A Vision of Students Today
I enjoyed this video it was very entertaining. I do find humorous that it was done by a cultural anthropology class as that was my first really intensive college course. In the course I had to read eleven books, two of which could not be purchased physically and were E-books of two separate formats requiring different reading programs to read, one which had to verify you had the rights online each time you opened it. I have to say it doesn't reflect my college experience but I feel that is mostly because I have not had the usual college experience because I don't necessarily do things the usual way. I attended my first college course as a junior in high school, I petitioned for a free period at the end of the day with the assistance of one of the schools counselors who was a friend of the family and very kind, I then contacted the local college with the help of my mother explaining that I wanted to take Japanese and since it was not offer by any high school in the city I wanted to take it there. I applied like any other college student but they did have to make a special case since I had not graduated highs school yet and I was currently enrolled at a community college for duel credit courses on top of a correspondence course. This was my first real college course, it was a small class of 12. My teacher, Yuki Kondo, knew my name and situation from day one. By the end of the first semester of the class we had gotten along quite well and she gave me two childrens books to practice my reading skills with. This is just a starting example, I have often been a part of small intimate classes that have been a huge advantage to me as a student. I read my books and I study hard, I go to class and I sleep when I can I try not to waste too much time doing other things.
I listen to music, I watch movies, I write to family, I read the news, I go to work, but no matter what it's all secondary to my school work.
It's really hard to address everything brought up in this film, it really hits on a lot. It does get at the heart of a lot of the problems with college life. We waste time, we're kids, and the things the universities are doing don't necessarily help. Our books are expensive and often useless, many of us pay for things we never even consider using in our tuition, and we have teachers that sometimes seem to want to be there less than the students which only makes their classes worse. I mean, I have personally only been to the schools library a handful of times. I went once for a course I was taking outside of my regular classes, once to take pictures off the top floor, once to rent movies, and once to check out some copies of Bukowski. I've been to the rec center here twice, it's really just out of the way for me. It's what is expected of college though, you spend a lot of money to learn some things; including bad habits.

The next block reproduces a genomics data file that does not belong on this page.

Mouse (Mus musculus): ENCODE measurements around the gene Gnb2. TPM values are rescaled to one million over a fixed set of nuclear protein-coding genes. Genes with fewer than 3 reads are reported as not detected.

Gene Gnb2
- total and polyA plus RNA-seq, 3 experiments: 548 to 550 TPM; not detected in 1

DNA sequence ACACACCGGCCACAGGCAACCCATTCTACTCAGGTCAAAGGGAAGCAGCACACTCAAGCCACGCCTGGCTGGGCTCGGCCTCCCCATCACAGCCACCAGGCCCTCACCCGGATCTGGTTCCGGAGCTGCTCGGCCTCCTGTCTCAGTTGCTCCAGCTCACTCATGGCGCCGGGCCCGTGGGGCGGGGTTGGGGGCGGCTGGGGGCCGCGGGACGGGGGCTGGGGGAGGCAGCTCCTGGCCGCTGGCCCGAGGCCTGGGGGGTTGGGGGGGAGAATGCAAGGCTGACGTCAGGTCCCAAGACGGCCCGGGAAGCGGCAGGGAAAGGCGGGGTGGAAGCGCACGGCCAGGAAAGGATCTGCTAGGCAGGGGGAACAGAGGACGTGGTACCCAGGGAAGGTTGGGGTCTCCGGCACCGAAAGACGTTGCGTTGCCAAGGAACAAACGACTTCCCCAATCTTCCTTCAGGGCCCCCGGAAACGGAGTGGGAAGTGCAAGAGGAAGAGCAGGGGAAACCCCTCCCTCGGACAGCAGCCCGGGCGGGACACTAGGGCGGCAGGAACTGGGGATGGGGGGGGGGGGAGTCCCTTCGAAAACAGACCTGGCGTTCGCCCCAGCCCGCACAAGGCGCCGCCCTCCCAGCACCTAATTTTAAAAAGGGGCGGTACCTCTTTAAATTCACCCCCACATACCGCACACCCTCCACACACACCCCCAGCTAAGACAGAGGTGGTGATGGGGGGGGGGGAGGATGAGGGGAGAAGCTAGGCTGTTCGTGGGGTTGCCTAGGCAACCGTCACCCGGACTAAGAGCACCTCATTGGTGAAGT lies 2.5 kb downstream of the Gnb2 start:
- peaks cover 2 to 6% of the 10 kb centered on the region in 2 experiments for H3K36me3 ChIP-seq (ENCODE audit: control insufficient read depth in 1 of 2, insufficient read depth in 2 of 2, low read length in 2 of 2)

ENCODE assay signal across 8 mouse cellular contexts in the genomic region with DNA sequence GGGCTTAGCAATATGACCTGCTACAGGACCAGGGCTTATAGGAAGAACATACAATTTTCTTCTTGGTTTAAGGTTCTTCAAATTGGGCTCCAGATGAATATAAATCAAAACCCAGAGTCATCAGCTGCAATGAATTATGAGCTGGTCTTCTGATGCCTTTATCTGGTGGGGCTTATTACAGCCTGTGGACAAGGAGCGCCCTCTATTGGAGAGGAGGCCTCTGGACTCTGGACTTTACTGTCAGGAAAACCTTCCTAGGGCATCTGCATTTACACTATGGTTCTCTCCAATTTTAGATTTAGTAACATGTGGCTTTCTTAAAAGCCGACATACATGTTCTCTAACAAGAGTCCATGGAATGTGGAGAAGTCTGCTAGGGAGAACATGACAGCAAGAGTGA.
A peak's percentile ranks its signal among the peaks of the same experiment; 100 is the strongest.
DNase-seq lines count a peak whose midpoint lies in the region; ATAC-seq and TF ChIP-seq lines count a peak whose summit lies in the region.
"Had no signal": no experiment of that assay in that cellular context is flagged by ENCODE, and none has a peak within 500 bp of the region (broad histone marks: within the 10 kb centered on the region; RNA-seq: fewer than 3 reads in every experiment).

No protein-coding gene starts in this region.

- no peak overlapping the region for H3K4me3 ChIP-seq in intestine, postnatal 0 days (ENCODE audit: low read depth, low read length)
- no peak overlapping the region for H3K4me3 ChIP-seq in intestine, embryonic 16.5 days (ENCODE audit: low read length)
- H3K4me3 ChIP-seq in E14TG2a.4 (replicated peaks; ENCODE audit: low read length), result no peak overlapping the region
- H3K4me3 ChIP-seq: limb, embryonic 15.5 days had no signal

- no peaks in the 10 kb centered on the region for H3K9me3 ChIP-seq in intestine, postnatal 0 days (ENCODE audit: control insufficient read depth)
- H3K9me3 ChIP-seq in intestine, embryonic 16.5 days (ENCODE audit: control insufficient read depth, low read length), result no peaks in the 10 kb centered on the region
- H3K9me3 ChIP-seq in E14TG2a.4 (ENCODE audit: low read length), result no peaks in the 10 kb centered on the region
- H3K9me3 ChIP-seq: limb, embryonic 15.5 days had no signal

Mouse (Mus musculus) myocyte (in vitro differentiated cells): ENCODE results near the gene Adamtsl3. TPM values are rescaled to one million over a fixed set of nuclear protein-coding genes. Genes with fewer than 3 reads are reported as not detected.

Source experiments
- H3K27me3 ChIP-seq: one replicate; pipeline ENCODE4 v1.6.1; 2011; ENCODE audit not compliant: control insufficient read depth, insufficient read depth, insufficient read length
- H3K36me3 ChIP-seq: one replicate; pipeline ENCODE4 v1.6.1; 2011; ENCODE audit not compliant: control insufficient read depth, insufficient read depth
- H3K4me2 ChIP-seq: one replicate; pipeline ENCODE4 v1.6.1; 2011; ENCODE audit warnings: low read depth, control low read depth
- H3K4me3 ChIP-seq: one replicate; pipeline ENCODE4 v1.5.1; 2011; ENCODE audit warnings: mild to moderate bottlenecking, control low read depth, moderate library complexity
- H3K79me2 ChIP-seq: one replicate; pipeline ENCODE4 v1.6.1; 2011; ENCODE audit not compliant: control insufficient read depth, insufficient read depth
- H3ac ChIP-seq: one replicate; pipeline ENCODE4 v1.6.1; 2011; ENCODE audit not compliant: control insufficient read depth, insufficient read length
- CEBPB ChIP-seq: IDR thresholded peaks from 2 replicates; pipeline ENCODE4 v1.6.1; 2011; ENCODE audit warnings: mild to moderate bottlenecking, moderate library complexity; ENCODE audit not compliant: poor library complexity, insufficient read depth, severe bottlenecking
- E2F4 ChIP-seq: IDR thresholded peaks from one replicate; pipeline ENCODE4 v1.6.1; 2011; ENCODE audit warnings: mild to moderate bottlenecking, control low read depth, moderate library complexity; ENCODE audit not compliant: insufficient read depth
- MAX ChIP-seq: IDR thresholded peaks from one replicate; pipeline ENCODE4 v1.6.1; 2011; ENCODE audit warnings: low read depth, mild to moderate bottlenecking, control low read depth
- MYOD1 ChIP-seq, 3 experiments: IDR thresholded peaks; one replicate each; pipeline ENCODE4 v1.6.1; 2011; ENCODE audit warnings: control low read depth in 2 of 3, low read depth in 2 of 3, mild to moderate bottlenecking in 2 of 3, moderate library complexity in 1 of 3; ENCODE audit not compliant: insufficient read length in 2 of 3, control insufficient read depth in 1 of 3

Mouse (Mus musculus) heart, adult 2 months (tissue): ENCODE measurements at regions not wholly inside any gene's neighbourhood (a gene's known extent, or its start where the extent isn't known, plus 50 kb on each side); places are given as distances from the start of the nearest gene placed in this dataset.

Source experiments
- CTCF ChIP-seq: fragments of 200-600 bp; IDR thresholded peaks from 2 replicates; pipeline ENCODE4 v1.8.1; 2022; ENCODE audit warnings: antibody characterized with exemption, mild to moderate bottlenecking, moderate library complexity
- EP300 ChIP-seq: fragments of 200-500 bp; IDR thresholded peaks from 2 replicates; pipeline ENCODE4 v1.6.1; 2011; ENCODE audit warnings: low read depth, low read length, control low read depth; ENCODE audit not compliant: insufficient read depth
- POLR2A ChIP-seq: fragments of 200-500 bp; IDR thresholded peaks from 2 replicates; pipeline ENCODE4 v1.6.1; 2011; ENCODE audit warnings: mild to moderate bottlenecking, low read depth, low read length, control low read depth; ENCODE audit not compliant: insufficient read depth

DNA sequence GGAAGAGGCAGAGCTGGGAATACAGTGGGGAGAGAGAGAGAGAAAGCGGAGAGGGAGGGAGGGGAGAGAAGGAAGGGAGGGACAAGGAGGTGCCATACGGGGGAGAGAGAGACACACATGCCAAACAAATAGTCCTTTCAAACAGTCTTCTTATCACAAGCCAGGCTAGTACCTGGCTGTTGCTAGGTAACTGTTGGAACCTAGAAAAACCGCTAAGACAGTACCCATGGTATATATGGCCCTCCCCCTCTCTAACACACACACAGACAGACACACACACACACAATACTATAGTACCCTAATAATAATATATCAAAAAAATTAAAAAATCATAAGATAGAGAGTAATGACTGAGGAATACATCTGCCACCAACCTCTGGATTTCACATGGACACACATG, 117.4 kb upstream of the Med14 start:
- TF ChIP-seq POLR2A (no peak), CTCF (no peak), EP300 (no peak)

College is a balancing act that's hard to stay on top of, it's not that anybody wants to flunk out. We have our social lives, class lives, study habits, and bad habits. Some times you just need a break, some times you don't but take it anyway. It's the first time in many peoples lives when some people are presented with real freedom to do as they please and it gets the better of them. Not only that but it's the flood of tech, we're surrounded by distractions at every turn. Social networking, streaming video, news sites, reddit, digg, tumblr, twitter, facebook, hulu, gossip, pictures,etc. Is it really any surprise that some people get lost in the tide? I'm ranting aren't I, I apologize.
It's Not About Technology
That's really the heart of the matter isn't it? Putting the cart before the horse so to speak. We can't expect to make and implement great advances while assuming those who will use those great advances are automatically ready to go. We have to teach those who teach, the ones that are set in their way and pushing the same old stone up the hill only to have roll back down again.